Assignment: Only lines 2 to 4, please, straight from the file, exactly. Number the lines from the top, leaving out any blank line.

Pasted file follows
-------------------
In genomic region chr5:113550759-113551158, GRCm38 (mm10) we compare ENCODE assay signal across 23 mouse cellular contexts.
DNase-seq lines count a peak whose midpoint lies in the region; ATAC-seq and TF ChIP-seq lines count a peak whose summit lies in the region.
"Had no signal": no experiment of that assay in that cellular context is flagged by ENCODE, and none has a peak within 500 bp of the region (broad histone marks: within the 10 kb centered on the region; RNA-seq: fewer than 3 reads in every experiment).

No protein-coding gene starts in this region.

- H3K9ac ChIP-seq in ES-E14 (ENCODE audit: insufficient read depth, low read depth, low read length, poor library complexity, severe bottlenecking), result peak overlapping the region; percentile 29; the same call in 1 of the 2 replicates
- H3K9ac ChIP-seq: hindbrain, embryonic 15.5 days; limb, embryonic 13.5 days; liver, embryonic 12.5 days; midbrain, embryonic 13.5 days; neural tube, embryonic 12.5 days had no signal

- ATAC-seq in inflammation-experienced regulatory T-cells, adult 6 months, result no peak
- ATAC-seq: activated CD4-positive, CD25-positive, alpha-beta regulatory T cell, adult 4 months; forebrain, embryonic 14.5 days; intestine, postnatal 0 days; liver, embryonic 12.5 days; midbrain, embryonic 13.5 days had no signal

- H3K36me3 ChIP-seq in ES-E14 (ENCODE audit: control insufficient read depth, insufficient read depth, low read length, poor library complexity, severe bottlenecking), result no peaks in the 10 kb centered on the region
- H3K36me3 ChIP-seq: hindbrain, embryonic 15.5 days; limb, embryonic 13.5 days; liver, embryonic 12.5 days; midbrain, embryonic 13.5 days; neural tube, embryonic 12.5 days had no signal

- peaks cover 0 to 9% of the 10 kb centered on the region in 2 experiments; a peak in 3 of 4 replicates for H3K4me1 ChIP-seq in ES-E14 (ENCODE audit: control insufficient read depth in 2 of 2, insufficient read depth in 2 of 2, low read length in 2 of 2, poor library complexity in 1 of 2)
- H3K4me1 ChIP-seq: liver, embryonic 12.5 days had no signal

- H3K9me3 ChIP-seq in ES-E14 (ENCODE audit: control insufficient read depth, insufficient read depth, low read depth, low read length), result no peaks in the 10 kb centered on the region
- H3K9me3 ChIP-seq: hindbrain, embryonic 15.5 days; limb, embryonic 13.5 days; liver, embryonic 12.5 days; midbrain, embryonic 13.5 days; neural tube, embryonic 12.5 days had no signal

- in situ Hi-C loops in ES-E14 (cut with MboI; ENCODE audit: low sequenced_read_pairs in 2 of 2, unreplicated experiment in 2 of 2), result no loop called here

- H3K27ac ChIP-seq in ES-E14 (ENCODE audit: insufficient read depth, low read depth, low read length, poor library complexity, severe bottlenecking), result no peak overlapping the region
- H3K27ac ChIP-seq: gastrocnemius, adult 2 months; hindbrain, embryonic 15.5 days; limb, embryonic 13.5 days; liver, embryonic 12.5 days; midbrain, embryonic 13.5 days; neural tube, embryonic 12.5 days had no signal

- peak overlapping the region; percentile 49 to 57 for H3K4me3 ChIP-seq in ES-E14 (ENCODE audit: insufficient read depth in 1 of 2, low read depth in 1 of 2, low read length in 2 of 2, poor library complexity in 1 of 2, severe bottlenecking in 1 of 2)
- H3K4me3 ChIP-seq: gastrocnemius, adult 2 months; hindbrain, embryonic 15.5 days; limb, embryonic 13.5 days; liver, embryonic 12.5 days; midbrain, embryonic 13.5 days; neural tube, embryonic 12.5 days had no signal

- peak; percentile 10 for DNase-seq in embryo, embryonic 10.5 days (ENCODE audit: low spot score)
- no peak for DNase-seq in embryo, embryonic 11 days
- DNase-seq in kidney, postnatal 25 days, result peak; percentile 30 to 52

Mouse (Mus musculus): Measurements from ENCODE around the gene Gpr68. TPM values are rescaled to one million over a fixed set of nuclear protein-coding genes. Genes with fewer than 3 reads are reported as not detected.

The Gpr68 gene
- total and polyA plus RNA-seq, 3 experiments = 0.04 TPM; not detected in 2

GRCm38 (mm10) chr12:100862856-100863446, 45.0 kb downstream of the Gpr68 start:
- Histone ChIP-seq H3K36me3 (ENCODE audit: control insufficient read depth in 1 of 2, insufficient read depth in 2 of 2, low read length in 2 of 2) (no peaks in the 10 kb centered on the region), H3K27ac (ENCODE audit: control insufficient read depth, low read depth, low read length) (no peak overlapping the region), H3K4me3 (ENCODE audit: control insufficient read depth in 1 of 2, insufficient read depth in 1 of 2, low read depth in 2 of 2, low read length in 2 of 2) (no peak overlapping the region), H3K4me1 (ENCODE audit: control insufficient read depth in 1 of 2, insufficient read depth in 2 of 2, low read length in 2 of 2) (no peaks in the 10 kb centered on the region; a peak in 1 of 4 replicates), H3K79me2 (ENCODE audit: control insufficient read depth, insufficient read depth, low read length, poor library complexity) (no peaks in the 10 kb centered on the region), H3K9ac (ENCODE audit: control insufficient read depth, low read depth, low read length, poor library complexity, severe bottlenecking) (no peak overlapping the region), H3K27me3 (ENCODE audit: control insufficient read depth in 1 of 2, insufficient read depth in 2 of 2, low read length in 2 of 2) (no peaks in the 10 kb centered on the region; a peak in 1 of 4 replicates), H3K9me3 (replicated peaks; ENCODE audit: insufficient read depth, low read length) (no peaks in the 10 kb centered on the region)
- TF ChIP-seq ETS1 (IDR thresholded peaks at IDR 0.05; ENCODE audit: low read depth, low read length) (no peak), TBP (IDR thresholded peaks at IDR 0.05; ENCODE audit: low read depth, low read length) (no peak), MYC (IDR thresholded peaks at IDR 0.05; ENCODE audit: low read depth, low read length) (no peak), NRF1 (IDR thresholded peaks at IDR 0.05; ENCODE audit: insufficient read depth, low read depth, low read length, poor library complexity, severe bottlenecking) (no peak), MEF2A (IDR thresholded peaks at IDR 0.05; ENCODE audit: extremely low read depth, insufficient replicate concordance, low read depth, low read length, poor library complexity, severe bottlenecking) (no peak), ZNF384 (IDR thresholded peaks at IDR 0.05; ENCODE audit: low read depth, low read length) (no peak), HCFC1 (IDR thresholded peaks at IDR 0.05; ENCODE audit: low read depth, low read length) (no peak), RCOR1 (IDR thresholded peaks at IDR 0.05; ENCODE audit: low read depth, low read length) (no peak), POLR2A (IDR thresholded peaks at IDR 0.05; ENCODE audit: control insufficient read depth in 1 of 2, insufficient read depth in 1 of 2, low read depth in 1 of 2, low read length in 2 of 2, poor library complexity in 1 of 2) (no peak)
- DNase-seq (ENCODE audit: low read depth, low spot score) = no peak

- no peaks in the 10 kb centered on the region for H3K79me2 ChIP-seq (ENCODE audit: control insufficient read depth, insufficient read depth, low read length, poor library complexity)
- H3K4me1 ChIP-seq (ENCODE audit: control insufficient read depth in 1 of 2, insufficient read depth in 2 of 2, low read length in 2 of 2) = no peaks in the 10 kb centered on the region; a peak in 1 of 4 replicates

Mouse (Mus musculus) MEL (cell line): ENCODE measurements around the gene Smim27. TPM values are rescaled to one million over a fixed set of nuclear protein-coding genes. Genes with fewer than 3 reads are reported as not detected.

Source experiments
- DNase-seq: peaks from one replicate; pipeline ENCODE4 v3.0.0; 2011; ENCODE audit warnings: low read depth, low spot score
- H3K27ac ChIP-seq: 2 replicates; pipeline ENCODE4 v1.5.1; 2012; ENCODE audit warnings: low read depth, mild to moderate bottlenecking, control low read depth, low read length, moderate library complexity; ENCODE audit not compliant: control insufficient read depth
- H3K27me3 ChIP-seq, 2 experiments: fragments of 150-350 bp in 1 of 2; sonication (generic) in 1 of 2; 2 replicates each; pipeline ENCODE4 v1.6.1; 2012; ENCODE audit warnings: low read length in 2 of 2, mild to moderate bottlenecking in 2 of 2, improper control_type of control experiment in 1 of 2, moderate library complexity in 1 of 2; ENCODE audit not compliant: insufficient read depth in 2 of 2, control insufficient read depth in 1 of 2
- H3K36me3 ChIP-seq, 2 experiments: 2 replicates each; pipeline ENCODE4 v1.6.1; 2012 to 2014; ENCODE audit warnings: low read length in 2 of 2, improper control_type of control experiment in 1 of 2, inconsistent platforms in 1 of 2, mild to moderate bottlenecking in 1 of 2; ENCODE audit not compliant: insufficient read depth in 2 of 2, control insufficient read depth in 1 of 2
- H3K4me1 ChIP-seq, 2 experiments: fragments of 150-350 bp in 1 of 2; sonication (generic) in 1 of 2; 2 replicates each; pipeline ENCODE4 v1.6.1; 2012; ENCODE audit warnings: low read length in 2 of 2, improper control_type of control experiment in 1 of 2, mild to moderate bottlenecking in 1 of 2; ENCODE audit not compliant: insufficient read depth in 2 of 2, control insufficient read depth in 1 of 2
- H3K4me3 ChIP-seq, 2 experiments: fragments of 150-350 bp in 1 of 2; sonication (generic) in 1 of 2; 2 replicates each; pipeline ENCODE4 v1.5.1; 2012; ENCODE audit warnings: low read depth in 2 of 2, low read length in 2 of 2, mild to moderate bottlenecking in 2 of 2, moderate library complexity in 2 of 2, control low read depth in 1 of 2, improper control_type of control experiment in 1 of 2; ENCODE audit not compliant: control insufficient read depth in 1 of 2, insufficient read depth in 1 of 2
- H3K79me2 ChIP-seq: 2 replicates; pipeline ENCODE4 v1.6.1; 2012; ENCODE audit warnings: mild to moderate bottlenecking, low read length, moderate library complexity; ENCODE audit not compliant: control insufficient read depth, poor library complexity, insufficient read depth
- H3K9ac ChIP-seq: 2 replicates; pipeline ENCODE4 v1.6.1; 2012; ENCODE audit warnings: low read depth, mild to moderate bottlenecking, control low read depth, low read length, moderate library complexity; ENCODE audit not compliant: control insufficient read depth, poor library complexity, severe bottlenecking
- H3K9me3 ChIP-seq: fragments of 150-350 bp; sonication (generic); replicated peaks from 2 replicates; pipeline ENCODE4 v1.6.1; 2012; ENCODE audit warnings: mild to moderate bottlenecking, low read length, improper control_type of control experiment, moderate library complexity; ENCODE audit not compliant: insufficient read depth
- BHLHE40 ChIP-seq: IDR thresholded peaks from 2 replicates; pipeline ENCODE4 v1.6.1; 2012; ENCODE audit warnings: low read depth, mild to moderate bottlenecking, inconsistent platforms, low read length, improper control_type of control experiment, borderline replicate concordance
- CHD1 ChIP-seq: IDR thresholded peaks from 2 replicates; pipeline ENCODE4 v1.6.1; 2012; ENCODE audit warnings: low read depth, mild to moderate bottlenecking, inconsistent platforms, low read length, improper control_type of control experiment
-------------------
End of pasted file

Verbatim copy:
DNase-seq lines count a peak whose midpoint lies in the region; ATAC-seq and TF ChIP-seq lines count a peak whose summit lies in the region.
"Had no signal": no experiment of that assay in that cellular context is flagged by ENCODE, and none has a peak within 500 bp of the region (broad histone marks: within the 10 kb centered on the region; RNA-seq: fewer than 3 reads in every experiment).

No protein-coding gene starts in this region.